The 2020 Canadian film PG: Psycho Goreman, out now on Shudder, bills itself as a comedy/horror. The promotional material says that director Steven Kostanski is indebted to 1980s low-budget schlockfests like Monster Squad. But watching the movie not long after seeing the endless Snyder cut of Justice League, it was hard to look on the fearsome mauve rubber suited titular galactic conqueror and not think of that other mauve CGI galactic conqueror in the big-budget superhero slugfest. With a backstory of distant slave planets and godlike beings bashing each other across titanic battlefields, Psycho Goreman has superhero illustrator and cosmic genius Jack Kirby’s imagination crackling all over it.
Current superhero films try to capture Kirby’s Giant Epic Sweep. Psycho Goreman takes a more parodic approach. Two young kids, weird bossy Mimi (Nita-Josee Hanna) and her long-suffering brother Luke (Owen Myre) accidentally uncover the storage coffin of a ranting eggplant-colored intergalactic terror called the Arch-Duke of Nightmares (Matthew Ninaber, with gravelly voice provided by Steven Vlahos). Arch-Duke sets about destroying all life in the universe, but Mimi has picked up the mystical gem he must obey. She names him “Psycho Goreman” (“PG” for short) and has him watch TV and go clothes shopping with her, much to his frustration. Meanwhile, the also evil Templars, who imprisoned PG in his box, realize that he has escaped. So Pandora (Kristen MacCulloch), the boss Templar, reduces a human to a bloody spot in order to wear said body as a skin suit and track Goreman across earth.
Kirby’s creations—the Silver Surfer! Galactus! Big Barda! The Newsboy Legion!—are goofily bombastic, but he rarely winks to indicate he’s in on the joke. Psycho Goreman in contrast is tongue-in-cheek all the time. PG turns one of Mimi’s friends into a brain-shaped blob with tentacles and sad eyes; when he mournfully asks Mimi if he’ll ever be changed back, she tells him, “no,” before kissing his pulsing pink head/body/whatever. When PG challenges Pandora to a final climactic battle of Crazy Ball (basically dodgeball, but with lots of extra, complicated rules), the movie is evoking Bill and Ted, not Stan and Jack.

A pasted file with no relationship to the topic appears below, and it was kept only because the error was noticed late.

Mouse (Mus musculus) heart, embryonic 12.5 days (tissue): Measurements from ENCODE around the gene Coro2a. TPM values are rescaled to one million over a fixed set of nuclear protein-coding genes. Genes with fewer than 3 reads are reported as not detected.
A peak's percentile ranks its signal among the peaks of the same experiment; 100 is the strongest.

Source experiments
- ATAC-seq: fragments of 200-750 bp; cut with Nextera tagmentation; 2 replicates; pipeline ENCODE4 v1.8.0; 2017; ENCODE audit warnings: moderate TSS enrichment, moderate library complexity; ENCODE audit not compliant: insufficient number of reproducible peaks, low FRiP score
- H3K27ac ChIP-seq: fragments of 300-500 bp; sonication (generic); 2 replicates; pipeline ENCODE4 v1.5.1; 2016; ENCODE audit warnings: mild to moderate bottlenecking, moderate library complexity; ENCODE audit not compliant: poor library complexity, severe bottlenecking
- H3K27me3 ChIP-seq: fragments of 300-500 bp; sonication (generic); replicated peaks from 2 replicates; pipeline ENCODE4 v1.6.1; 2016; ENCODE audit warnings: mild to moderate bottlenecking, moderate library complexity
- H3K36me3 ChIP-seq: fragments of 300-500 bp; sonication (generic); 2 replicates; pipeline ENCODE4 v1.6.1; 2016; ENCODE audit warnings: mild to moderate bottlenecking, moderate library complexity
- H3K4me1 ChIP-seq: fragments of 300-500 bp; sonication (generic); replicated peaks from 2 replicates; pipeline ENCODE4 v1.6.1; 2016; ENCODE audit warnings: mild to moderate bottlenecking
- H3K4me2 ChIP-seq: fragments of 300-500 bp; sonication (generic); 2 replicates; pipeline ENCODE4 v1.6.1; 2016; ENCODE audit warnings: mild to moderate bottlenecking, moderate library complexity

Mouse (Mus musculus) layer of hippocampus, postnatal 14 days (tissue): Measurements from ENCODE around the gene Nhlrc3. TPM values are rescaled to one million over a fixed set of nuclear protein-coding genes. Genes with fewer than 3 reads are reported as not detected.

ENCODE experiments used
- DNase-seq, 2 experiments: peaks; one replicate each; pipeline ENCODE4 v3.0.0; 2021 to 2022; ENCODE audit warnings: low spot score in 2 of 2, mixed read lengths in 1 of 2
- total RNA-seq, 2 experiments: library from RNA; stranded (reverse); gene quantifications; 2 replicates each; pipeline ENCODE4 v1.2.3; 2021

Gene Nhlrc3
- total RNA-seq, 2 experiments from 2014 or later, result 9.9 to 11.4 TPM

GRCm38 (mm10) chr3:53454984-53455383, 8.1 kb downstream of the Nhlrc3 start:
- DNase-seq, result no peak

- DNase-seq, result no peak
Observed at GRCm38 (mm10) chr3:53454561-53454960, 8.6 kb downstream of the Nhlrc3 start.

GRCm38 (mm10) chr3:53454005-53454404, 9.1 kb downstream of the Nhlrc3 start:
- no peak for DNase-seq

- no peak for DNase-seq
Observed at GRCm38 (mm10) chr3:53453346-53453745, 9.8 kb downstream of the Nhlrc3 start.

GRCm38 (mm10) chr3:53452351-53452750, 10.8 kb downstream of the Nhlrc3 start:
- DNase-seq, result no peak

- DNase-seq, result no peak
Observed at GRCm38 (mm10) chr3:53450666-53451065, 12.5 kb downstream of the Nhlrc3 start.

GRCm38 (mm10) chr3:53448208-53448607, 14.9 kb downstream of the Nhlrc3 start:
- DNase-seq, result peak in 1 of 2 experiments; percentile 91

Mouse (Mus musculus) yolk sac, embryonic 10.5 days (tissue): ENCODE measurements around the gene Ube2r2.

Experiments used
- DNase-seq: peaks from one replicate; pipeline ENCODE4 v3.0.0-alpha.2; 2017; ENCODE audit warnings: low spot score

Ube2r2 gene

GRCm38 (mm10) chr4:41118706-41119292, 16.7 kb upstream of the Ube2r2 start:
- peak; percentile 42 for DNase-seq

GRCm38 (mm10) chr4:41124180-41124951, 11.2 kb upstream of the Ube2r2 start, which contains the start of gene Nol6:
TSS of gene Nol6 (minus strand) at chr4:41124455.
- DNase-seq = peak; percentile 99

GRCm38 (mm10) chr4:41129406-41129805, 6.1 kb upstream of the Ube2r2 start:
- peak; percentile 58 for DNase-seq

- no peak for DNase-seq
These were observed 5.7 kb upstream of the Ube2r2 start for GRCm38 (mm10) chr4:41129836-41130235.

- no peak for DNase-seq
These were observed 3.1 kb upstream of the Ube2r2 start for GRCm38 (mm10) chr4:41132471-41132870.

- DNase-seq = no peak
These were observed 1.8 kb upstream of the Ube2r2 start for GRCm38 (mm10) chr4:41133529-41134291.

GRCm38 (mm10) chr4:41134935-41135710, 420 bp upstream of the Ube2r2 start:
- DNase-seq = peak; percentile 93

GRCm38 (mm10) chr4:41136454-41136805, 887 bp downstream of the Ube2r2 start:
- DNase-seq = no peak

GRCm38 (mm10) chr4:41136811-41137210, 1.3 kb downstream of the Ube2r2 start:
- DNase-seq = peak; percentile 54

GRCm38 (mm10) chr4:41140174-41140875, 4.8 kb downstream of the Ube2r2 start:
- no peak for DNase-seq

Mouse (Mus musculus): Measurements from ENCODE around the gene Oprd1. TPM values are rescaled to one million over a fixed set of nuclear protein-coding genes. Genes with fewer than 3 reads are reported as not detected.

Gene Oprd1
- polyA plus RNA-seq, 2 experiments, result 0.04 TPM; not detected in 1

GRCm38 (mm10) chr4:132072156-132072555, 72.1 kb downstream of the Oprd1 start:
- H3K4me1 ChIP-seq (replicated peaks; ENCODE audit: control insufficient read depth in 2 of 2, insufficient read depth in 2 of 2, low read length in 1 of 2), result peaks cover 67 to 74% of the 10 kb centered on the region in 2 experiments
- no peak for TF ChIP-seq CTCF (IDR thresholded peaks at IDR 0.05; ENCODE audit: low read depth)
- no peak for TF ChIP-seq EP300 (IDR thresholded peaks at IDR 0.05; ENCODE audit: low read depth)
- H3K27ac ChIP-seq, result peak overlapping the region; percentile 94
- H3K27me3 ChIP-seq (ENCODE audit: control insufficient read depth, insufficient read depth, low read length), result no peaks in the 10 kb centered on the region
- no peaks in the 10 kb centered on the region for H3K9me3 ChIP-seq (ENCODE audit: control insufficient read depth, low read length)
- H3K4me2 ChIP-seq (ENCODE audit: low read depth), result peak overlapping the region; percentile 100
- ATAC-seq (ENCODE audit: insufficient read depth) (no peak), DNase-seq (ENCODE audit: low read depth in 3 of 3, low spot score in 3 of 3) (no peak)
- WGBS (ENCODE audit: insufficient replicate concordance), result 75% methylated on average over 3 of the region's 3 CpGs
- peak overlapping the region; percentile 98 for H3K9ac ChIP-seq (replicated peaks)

Psycho Goreman’s low-brow humor and gross out effects aren’t very Kirby-esque. But in other ways it seems very much in the spirit of the King. Kirby was all about gigantic creativity; his art was filled with weird machines; magic organic boxes; people wearing funny horns and gods of death on skis. Nothing is quite as un-Kirby-like as telling stories Kirby already told using characters he already created.
Psycho Goreman, despite (or because of) its silliness, truly grasps the Kirby aesthetic of having 12 different weird ideas before you eat wriggling blue worms for breakfast. Psycho Goreman turns basketballs into flaming skulls which he throws through walls; he creates pools of evil darkness from which hideous hands reach out and tear his enemies’ faces’ off; he builds a bloody sword out of torn internal gobbets of his antagonists. And those antagonists are a conglomerate of bizarre pulp tropes that would make Kirby throw bunches of exclamation points on the fire.
There’s a robot that spews blood from multiple nozzle; cyborg Valkyries; warty refugees from the Tatooine cantina cooling themselves with hand-held fans. You can see the ideas pulsing before they pull themselves off the sketch pad and onto the make-up table, in all their flamboyant fleshiness.
These days Kirby’s ideas are the odd, misshapen building blocks of popular culture, from Captain America to Hulk to X-Men to decades-old Kirby knock-offs like Thanos. But Kirby’s greatest brainchild is the idea that you can have odd, misshapen brainchildren of your own. PG snickers and farts and refuses to take galactic conflict seriously. But it believes in the joy of creativity in a way that Kirby’s more earnest successors don’t. That is why today Darkseid must kneel before Psycho Goreman!